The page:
China's Chang'e-5 mission has returned to Earth with the cargo of rock and "soil" it picked up off the Moon.
A capsule carrying the materials landed in Inner Mongolia shortly after 01:30 local time on Thursday (17:30 GMT, Wednesday).
It's more than 40 years since the American Apollo and Soviet Luna missions brought their samples home, reports BBC.
The new specimens should provide fresh insight on the geology and early history of Earth's satellite.
For China, the successful completion of the Chang'e-5 venture will also be seen as another demonstration of the nation's increasing capability in space.
Recovery teams were quick to move in on the returned capsule. It was first spotted by helicopters using infrared cameras. Support staff following up in SUVs planted a Chinese flag in the snow-covered grassland next to the module.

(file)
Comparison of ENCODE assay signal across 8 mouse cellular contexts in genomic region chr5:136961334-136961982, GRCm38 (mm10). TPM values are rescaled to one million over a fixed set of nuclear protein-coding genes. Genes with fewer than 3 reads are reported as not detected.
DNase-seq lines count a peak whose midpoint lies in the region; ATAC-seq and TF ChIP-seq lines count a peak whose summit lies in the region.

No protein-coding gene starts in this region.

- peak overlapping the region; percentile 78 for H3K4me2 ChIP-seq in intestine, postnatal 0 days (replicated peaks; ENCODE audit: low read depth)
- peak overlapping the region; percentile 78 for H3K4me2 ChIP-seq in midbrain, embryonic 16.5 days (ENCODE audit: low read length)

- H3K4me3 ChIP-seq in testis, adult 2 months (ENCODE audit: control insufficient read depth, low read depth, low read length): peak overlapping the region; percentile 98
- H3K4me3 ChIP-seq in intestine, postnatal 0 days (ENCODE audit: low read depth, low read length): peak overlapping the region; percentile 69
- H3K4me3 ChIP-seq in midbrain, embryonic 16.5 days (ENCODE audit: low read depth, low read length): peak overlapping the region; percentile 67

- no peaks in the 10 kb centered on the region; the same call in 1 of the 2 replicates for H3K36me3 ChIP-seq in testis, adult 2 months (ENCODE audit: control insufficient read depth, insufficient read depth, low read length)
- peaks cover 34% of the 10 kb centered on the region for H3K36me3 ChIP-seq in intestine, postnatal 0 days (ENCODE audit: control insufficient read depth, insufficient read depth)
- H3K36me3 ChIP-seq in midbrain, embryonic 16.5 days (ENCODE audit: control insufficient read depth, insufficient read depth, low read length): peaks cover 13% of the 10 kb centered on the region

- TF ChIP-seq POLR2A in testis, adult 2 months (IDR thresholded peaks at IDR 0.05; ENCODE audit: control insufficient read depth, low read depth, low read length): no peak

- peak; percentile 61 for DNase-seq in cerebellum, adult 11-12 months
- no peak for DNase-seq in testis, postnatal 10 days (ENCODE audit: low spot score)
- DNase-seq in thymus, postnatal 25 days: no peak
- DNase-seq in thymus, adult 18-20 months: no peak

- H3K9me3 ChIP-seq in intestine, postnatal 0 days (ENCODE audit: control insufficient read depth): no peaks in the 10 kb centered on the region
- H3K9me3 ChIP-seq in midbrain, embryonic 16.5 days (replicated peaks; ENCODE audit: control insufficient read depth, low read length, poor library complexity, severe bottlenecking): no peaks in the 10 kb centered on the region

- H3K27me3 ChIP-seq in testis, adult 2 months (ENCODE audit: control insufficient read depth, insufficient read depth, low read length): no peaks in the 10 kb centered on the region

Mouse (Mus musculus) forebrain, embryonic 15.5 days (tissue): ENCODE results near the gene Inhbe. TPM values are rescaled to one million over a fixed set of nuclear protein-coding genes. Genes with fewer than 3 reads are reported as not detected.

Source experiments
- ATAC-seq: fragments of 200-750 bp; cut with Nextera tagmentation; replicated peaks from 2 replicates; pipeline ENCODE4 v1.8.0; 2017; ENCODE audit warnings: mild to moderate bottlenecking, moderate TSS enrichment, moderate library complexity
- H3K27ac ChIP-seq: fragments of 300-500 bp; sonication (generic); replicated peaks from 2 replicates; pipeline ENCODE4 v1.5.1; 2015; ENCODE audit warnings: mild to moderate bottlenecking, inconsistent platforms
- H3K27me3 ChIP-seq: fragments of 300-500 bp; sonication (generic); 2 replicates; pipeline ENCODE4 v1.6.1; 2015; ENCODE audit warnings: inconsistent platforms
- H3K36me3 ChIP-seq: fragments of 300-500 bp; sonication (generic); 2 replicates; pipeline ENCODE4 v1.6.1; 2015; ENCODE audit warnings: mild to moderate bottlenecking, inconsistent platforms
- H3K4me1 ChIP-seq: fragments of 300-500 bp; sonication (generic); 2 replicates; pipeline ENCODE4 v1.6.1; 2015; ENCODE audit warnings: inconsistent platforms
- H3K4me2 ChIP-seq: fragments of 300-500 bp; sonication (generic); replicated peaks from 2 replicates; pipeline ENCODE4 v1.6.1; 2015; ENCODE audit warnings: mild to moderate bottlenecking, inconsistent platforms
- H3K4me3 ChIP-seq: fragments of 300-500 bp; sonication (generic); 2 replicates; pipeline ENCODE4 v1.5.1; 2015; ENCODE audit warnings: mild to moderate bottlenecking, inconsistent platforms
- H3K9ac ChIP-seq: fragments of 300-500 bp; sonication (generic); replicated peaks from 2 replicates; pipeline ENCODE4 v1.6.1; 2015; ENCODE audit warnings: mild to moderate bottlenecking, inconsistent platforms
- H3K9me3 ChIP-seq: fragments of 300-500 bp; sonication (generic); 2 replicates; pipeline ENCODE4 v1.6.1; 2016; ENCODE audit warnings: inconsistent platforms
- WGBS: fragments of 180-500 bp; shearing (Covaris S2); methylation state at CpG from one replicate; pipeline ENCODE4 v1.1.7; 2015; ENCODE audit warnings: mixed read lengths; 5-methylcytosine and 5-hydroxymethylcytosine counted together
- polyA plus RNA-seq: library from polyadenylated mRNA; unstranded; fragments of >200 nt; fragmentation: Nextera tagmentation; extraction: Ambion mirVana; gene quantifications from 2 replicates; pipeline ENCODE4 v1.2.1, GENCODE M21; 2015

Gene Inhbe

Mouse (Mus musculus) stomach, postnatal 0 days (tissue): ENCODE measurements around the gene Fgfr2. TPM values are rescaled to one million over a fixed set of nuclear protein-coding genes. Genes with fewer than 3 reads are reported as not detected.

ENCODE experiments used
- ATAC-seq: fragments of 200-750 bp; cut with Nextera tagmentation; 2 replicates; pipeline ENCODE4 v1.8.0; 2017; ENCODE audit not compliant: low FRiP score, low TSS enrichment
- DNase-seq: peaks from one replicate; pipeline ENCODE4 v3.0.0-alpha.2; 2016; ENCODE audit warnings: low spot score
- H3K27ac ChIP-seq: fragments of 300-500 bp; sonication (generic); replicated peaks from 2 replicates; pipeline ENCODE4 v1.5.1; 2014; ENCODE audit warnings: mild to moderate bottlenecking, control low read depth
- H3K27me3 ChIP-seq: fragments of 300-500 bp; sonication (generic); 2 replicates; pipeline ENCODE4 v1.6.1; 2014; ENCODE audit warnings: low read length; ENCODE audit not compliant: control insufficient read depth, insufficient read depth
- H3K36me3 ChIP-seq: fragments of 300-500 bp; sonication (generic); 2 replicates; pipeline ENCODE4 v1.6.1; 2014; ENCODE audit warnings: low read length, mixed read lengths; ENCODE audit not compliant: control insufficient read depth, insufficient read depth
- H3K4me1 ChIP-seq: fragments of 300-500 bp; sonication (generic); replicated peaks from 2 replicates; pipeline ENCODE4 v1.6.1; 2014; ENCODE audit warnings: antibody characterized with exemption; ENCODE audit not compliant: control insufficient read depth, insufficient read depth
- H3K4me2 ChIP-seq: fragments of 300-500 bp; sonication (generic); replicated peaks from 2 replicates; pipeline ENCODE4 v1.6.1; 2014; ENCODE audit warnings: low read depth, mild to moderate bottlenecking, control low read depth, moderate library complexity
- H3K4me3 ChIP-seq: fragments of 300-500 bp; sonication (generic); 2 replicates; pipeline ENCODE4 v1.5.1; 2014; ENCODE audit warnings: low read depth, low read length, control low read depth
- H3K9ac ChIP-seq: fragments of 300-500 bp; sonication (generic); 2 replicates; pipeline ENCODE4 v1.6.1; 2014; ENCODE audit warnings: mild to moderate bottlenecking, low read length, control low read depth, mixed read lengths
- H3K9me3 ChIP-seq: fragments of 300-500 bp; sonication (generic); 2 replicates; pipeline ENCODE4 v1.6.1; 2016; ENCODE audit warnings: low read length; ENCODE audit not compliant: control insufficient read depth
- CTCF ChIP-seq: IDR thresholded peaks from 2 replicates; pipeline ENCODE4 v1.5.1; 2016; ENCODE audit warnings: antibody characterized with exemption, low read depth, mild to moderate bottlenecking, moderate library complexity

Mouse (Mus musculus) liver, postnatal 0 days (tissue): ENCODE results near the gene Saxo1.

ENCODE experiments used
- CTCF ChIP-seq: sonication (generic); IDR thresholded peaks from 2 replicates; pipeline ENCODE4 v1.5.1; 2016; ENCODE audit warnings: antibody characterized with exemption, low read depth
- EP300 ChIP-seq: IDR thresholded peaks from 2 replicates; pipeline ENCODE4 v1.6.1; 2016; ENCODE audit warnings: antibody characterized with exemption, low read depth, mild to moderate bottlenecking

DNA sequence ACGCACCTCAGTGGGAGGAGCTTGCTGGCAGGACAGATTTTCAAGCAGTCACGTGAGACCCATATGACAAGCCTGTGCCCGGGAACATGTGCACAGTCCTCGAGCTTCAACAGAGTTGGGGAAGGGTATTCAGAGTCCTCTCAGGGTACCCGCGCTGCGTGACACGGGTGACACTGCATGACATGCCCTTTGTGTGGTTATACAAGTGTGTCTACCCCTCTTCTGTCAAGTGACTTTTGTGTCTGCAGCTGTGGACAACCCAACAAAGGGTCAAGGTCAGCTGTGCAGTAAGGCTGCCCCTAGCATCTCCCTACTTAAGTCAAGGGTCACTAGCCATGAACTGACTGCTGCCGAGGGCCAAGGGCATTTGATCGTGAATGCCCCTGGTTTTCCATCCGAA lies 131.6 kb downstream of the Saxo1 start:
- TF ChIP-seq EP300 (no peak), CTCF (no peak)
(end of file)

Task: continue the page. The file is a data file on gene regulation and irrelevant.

The Chang'e-5 venture was launched at the end of November.
A probe comprising several elements was sent into orbit around the Moon. These elements then separated, with one half going down to the lunar surface.
The lander system used a scoop and a drill to dig up samples. It's not clear how much, but possibly in the range of 2-4kg.
An ascent vehicle subsequently carried the materials back into lunar orbit where they were transferred to an Earth-return module. This was shepherded home by a fourth element and released just before it had to make the fiery descent through Earth's atmosphere.